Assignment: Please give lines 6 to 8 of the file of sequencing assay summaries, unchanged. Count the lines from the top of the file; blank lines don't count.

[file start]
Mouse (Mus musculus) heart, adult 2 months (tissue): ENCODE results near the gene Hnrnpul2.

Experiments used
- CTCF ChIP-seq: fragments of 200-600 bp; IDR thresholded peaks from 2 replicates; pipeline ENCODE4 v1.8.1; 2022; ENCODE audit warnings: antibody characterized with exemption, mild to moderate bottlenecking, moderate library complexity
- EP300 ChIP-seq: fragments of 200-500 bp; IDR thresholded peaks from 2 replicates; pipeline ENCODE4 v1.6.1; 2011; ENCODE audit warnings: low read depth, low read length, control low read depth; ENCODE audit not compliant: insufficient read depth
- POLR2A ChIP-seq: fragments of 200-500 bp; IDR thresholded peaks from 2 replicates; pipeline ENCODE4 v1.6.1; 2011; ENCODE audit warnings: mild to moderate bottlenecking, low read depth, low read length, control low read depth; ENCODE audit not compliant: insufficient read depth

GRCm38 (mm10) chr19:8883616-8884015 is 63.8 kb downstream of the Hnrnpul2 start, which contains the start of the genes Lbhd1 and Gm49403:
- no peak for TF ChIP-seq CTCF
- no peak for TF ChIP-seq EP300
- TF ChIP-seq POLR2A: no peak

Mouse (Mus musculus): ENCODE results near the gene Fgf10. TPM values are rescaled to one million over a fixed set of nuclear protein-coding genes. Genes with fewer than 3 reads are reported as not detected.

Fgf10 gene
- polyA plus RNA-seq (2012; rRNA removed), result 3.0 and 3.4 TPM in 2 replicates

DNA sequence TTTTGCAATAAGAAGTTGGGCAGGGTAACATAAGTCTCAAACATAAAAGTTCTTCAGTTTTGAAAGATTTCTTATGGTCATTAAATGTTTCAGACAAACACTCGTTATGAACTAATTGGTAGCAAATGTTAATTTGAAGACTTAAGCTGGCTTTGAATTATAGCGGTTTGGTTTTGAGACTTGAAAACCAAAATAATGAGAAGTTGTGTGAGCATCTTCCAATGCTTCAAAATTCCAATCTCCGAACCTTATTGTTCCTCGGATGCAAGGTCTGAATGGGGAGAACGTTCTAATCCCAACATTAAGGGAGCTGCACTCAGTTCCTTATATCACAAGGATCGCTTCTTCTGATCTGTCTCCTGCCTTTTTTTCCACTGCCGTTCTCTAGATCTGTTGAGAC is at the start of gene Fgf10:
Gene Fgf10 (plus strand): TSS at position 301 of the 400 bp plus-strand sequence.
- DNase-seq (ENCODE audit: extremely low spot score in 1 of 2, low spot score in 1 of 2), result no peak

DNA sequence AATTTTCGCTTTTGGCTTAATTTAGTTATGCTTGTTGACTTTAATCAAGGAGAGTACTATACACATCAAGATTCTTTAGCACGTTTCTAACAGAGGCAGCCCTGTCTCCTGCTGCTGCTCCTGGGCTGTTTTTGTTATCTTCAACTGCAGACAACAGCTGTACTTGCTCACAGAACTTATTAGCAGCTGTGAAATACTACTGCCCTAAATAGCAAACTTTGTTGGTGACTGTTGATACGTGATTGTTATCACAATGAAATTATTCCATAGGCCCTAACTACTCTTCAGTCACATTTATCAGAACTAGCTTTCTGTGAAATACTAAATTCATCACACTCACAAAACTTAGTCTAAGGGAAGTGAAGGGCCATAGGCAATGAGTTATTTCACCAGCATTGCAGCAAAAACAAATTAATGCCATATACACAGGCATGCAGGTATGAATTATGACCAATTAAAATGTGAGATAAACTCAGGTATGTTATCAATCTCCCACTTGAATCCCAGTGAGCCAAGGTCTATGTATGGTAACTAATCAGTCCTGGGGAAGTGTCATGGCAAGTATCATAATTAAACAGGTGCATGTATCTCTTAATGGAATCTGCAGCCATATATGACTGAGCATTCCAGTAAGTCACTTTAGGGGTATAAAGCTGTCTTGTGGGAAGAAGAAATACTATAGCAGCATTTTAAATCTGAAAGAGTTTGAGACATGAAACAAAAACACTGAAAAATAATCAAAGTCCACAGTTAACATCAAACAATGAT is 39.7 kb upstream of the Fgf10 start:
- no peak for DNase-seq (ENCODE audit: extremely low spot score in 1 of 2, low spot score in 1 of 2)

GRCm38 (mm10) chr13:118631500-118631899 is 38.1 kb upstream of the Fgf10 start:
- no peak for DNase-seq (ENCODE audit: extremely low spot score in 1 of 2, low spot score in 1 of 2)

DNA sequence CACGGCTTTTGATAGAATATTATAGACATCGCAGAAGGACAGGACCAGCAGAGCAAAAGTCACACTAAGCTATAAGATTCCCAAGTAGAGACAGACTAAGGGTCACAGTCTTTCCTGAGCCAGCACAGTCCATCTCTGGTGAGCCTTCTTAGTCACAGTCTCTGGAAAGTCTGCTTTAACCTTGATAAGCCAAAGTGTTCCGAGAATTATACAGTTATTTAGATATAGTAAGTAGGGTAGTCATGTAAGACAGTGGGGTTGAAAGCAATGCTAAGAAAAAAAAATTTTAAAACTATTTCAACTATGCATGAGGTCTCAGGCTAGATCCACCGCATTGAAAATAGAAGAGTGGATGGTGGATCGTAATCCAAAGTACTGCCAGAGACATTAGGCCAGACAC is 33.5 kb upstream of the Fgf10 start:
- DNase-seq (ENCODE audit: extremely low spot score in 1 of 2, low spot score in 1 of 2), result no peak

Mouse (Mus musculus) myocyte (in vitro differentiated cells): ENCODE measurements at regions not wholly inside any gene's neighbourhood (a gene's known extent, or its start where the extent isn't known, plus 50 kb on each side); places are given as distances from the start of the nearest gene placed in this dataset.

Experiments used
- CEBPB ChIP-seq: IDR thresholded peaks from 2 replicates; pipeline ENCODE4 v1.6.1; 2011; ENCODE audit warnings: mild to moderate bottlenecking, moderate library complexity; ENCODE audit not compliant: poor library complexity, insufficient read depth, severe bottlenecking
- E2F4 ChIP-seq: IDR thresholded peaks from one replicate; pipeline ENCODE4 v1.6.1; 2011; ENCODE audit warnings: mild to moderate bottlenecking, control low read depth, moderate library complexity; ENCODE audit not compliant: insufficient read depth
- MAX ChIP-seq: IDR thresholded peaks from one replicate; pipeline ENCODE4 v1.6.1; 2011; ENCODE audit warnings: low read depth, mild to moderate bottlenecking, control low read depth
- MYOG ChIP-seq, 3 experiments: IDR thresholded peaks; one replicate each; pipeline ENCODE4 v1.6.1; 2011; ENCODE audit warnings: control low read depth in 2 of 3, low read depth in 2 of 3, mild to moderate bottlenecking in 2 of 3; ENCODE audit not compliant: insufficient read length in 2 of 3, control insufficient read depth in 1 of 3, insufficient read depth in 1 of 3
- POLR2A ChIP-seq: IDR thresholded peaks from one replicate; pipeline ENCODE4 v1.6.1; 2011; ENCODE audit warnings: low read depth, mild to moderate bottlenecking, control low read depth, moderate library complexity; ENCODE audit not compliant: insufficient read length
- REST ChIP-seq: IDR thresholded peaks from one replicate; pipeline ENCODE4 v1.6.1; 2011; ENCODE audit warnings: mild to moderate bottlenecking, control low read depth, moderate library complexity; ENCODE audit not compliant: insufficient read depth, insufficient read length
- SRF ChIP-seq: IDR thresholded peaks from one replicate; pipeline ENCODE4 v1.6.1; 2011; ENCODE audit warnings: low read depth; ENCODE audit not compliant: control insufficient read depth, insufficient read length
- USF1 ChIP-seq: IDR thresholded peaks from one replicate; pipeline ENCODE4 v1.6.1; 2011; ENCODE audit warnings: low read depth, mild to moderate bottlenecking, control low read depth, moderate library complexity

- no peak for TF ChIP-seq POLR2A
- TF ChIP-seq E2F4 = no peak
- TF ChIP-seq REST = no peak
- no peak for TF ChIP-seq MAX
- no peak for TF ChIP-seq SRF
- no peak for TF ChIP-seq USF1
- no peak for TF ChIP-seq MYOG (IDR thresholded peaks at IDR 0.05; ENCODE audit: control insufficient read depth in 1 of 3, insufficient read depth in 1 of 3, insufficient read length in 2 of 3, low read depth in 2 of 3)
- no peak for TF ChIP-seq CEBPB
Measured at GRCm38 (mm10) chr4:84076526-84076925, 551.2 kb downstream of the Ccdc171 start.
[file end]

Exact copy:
GRCm38 (mm10) chr19:8883616-8884015 is 63.8 kb downstream of the Hnrnpul2 start, which contains the start of the genes Lbhd1 and Gm49403:
- no peak for TF ChIP-seq CTCF
- no peak for TF ChIP-seq EP300